In response, she guided his hand, the one she had been holding, and placed it on her breast. Nihlus went along and slid his thumb over the nipple through the silky garment, eliciting a sharp little sigh from her, which was almost enough to make him forget about the awkwardness. They kissed again, embraced, hands feeling, hips pushing, and Nihlus rumbled some more, making her giggle again, but she was no longer nervous, and it was cute.

But as soon as he let his guard down and followed the inclination to nip at her neck, she tensed up again.

It was too much.

“What? You think I’m going to bite you?”

“I’m sorry,” she repeated, and he believed her, but it did nothing for him now but reinforce the conclusion that this whole thing was a bad idea after all. “I don’t mean to offend you… but…”

“Let me guess: my teeth look so sharp.”

It wasn’t even a question, but she nodded, and Nihlus stepped away in resignation. “For fuck’s sake. I’m not a fucking animal.”

“I know… I’m sorry…”

“You’re not sorry. You’re afraid! You were afraid the whole time, weren’t you? You thought I’d claw you and bite you, and now think I’ll go berserk or something, right?”

She shook her head, but her body walked backwards until she ended up cornered against the wall. As she looked at him with wide, terrified eyes, she made that extra step, that unnecessary, unwarranted step of trying to hide her breasts and sex with her hands. The room got darker by a solid shade and Nihlus stared at her in disbelief for what seemed like an eternity. If there was one thing that could piss him off in an instant, that could really make him go berserk, it was the idea, the very notion, that somebody, anybody would think him capable of…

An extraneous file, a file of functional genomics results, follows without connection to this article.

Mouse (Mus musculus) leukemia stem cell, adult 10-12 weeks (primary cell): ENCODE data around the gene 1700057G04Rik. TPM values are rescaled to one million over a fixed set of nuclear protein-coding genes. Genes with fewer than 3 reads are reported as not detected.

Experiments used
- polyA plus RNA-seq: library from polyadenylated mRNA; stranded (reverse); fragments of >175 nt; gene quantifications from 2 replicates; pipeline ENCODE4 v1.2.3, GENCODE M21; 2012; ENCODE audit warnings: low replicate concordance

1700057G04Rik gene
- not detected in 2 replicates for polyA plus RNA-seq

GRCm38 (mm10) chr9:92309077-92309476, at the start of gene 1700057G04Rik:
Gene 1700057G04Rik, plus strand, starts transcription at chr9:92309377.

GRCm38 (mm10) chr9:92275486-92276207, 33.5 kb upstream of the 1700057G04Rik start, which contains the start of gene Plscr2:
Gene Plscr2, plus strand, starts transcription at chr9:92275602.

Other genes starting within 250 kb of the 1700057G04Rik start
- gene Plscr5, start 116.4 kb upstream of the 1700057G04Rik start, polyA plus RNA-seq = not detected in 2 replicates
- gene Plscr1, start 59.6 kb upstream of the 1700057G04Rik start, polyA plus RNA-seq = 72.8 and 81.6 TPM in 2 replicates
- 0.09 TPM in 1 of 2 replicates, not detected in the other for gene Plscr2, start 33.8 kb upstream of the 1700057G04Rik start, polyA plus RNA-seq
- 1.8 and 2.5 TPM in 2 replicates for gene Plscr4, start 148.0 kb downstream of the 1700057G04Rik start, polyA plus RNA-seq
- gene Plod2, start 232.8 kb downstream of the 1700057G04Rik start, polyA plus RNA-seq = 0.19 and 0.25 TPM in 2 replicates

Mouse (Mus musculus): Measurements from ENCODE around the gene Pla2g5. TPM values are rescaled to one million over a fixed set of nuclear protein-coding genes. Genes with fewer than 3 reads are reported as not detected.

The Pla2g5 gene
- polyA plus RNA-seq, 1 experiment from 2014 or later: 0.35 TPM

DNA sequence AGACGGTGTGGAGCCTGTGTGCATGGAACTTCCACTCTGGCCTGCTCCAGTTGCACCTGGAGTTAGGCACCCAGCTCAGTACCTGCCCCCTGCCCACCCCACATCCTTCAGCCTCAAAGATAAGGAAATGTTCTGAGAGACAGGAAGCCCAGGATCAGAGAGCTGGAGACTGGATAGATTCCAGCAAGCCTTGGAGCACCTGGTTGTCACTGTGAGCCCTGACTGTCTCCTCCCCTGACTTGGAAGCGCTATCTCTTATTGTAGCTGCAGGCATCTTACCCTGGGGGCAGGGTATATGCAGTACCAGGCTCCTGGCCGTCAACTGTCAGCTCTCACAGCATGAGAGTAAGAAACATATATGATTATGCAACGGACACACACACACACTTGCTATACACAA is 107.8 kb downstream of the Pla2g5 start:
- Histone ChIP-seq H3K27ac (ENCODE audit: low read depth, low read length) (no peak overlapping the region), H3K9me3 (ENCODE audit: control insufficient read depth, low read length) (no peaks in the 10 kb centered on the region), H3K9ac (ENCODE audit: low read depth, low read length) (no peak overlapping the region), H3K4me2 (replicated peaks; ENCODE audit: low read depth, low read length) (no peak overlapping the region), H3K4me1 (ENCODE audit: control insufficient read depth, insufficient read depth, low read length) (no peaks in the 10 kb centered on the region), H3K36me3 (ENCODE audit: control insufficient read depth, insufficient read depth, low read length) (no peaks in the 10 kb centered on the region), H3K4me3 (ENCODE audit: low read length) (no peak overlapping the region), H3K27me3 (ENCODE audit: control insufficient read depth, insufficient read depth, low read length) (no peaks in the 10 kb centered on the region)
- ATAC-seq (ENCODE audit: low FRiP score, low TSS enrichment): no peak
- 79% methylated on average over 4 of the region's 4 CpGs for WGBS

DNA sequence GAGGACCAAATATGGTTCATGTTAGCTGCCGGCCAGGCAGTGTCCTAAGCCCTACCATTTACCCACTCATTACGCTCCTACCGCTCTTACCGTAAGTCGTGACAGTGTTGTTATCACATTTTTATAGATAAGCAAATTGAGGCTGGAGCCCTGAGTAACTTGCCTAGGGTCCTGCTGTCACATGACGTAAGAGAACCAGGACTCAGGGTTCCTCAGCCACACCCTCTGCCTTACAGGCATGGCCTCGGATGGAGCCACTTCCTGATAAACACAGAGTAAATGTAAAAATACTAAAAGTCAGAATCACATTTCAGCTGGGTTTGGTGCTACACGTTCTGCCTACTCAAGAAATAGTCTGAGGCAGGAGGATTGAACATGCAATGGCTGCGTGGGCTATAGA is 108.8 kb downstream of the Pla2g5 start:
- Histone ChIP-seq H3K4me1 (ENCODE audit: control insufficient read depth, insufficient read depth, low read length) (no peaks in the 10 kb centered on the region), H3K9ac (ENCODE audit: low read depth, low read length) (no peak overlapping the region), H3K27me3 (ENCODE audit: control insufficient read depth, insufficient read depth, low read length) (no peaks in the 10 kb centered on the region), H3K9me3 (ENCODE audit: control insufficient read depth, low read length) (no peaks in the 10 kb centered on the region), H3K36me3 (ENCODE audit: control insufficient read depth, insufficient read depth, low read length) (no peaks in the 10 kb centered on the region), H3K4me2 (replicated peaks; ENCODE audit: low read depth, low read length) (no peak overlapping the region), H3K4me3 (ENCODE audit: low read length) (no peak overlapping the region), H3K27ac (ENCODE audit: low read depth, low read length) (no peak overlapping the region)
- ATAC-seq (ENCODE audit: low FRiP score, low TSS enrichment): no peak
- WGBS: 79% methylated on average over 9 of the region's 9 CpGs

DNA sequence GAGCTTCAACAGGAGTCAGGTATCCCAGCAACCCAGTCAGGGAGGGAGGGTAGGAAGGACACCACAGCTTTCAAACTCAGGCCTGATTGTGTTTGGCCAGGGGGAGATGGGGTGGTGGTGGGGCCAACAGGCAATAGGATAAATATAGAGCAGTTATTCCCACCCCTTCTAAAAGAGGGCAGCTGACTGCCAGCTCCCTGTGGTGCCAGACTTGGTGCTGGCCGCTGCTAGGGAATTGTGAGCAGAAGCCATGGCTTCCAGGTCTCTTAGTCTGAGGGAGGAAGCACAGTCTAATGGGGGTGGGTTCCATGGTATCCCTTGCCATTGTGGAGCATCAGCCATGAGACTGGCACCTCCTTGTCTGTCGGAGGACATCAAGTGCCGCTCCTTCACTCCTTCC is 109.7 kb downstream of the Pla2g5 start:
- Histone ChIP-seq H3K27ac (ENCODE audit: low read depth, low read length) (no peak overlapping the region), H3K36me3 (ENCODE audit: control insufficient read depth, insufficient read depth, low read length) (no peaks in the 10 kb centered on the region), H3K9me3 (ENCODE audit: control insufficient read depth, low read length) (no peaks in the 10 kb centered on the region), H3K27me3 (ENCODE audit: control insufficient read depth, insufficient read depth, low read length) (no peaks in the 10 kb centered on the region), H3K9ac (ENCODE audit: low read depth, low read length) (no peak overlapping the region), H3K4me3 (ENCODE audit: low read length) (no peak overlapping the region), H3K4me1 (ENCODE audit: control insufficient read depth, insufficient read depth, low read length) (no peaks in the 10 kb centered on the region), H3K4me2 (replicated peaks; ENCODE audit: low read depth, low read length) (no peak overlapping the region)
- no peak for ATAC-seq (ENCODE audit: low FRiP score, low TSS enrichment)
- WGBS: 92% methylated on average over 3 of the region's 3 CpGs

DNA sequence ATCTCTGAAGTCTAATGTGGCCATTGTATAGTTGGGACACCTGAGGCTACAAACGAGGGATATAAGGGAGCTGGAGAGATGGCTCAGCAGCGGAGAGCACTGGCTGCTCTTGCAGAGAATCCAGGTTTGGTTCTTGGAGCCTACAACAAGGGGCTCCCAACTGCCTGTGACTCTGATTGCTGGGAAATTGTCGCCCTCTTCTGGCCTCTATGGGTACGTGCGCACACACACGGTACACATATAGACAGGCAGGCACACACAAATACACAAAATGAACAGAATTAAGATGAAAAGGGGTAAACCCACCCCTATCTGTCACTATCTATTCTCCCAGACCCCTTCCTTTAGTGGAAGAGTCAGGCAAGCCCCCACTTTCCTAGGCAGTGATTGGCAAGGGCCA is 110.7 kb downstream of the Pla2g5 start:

He swallowed the anger, turning to find his stuff. He swallowed the insult, because it was born of ignorance and not of malice. “What the fuck were you thinking when you brought me here, anyway?” he gritted through his teeth while putting his clothes back on. “If you believe all that extranet bullshit about turians and rough sex, why would you even… and how could you believe it? You’re a journalist, for fuck’s sake. Checking your facts before jumping to conclusions should be your fucking job.”

Nihlus couldn’t find his right boot. He looked in her direction and wasn’t exactly surprised to see that she’d slouched down and was now sitting on the floor with her knees pressed close to her chest. He couldn’t tell if she was crying, and frankly, he didn’t give a damn. “I mean, really,” he snorted. “Saren’s famed prejudice against Humanity can’t hold a fucking candle to what I’ve just seen here. ‘An outspoken critic.’ Ha-fucking-ha. Tell me, Miss Journalism. When have you ever heard him, or even heard rumors of him speaking about humans as if they were some mentally challenged, uncontrollable beasts? What? rachni ate your tongue?”